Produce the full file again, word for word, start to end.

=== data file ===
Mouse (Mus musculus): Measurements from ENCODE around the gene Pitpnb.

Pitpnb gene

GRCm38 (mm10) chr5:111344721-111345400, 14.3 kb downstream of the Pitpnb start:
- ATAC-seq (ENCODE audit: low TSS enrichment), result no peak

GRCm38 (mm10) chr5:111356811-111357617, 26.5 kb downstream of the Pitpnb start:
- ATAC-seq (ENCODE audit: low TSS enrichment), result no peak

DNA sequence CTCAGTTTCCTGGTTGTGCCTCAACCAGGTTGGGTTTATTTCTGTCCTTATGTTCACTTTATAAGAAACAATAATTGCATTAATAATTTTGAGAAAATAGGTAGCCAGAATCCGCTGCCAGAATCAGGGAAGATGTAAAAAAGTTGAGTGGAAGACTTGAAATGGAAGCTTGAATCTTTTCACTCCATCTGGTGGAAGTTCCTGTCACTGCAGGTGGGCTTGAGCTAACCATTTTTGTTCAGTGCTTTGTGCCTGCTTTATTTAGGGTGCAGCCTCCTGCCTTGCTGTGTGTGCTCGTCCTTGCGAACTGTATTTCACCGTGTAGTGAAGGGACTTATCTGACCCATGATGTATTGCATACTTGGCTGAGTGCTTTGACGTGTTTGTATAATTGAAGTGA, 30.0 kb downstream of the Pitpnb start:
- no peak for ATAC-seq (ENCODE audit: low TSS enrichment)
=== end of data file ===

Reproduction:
Mouse (Mus musculus): Measurements from ENCODE around the gene Pitpnb.

Pitpnb gene

GRCm38 (mm10) chr5:111344721-111345400, 14.3 kb downstream of the Pitpnb start:
- ATAC-seq (ENCODE audit: low TSS enrichment), result no peak

GRCm38 (mm10) chr5:111356811-111357617, 26.5 kb downstream of the Pitpnb start:
- ATAC-seq (ENCODE audit: low TSS enrichment), result no peak

DNA sequence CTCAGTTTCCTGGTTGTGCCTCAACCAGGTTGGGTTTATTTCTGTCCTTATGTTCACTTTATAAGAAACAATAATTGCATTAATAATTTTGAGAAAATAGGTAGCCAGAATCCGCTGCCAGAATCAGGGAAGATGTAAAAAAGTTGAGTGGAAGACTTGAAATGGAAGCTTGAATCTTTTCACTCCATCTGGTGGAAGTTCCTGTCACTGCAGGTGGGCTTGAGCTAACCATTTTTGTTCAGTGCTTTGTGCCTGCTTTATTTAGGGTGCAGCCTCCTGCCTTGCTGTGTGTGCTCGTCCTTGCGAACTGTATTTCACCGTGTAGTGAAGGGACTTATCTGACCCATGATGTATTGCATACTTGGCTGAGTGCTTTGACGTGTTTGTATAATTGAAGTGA, 30.0 kb downstream of the Pitpnb start:
- no peak for ATAC-seq (ENCODE audit: low TSS enrichment)